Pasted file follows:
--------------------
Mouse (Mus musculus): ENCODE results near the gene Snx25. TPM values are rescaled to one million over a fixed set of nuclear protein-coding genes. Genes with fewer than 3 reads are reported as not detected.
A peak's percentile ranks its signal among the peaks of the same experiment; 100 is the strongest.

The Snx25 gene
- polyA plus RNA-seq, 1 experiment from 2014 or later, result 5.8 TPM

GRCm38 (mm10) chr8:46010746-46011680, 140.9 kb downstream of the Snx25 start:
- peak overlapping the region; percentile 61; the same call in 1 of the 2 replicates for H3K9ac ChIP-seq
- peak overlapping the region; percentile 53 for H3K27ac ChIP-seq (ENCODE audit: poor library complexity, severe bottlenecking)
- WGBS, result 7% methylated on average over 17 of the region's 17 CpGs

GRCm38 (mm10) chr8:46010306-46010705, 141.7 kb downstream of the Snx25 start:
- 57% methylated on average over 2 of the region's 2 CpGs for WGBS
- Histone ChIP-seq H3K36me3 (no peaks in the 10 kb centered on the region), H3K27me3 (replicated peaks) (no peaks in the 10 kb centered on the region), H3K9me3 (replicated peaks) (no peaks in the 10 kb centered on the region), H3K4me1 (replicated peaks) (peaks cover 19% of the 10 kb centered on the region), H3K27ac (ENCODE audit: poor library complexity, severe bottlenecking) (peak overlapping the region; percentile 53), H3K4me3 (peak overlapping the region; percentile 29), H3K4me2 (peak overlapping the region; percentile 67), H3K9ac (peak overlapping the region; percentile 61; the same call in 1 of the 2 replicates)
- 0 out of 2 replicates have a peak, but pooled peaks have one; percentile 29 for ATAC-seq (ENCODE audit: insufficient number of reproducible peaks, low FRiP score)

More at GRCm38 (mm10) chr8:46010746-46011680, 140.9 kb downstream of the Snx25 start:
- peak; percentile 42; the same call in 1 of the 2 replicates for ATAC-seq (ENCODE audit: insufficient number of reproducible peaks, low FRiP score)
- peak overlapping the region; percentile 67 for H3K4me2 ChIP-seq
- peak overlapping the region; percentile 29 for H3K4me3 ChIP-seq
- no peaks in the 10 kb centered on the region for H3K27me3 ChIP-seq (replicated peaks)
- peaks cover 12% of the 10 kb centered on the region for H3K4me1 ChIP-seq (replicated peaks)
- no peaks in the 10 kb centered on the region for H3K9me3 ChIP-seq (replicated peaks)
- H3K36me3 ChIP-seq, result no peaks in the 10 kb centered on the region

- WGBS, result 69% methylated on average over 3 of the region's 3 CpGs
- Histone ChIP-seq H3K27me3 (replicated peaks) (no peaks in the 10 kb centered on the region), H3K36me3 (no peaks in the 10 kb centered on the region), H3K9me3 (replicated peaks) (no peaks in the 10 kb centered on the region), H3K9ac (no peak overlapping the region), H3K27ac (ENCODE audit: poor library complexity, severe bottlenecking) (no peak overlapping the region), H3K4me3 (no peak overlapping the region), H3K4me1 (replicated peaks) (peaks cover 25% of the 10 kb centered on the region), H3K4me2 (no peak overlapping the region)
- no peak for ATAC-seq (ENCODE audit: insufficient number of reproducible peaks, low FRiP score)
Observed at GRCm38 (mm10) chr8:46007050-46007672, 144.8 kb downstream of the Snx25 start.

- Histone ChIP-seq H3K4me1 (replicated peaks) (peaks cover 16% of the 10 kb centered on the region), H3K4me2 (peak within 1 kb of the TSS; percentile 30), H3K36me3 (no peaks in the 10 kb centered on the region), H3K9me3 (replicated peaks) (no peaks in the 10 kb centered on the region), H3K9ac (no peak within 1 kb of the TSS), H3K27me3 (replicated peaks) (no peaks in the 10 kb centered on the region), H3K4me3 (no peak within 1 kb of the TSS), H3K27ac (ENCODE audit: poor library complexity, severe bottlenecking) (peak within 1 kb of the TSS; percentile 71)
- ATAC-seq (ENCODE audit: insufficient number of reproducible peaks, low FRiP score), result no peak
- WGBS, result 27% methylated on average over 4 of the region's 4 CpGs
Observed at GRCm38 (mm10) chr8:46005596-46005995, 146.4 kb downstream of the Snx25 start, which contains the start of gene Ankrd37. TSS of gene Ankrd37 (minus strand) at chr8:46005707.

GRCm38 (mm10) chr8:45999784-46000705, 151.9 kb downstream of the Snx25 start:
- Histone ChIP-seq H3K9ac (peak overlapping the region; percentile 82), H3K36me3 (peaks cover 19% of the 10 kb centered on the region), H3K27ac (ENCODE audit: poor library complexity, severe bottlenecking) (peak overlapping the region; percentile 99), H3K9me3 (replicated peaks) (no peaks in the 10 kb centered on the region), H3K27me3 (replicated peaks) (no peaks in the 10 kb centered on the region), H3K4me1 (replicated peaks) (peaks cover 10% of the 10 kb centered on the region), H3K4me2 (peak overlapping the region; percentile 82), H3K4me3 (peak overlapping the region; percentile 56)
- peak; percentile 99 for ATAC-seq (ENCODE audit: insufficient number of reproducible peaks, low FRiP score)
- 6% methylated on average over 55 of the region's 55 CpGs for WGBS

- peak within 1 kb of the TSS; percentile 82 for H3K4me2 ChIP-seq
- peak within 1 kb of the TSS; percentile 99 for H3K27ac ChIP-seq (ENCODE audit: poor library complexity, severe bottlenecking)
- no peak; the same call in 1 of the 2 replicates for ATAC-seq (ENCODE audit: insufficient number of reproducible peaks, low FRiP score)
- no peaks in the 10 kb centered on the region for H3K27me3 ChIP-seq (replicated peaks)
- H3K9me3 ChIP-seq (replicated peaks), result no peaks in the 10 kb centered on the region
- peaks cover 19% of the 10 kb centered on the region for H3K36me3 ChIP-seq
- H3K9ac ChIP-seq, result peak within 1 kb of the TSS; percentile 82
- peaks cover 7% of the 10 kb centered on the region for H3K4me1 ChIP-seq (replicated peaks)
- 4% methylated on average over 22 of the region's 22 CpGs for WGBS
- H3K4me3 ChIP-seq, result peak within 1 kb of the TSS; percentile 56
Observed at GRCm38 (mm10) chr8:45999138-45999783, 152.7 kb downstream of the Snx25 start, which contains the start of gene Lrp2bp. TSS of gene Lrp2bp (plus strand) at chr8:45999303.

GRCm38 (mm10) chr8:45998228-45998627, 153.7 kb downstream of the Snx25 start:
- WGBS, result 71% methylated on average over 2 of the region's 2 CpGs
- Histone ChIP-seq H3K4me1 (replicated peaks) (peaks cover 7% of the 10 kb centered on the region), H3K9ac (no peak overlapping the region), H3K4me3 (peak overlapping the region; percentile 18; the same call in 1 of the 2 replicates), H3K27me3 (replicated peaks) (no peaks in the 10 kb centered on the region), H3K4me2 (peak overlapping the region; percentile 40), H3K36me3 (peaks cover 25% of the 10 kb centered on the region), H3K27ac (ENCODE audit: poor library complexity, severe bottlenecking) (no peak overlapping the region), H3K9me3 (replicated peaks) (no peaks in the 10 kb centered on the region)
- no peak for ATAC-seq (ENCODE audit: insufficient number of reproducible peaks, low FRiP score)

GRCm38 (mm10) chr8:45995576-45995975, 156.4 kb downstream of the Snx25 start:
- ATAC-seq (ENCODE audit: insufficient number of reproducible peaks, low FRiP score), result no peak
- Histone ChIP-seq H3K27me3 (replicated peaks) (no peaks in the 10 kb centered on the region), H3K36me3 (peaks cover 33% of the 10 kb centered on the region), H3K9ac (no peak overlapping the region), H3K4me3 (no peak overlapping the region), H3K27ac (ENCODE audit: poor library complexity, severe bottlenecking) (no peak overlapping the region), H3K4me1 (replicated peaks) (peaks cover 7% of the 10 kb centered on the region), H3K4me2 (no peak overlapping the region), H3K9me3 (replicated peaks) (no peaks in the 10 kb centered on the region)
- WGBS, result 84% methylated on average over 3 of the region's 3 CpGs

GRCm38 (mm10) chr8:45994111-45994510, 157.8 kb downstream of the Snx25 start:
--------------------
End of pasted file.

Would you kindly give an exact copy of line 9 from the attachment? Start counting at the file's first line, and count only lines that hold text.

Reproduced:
GRCm38 (mm10) chr8:46010306-46010705, 141.7 kb downstream of the Snx25 start: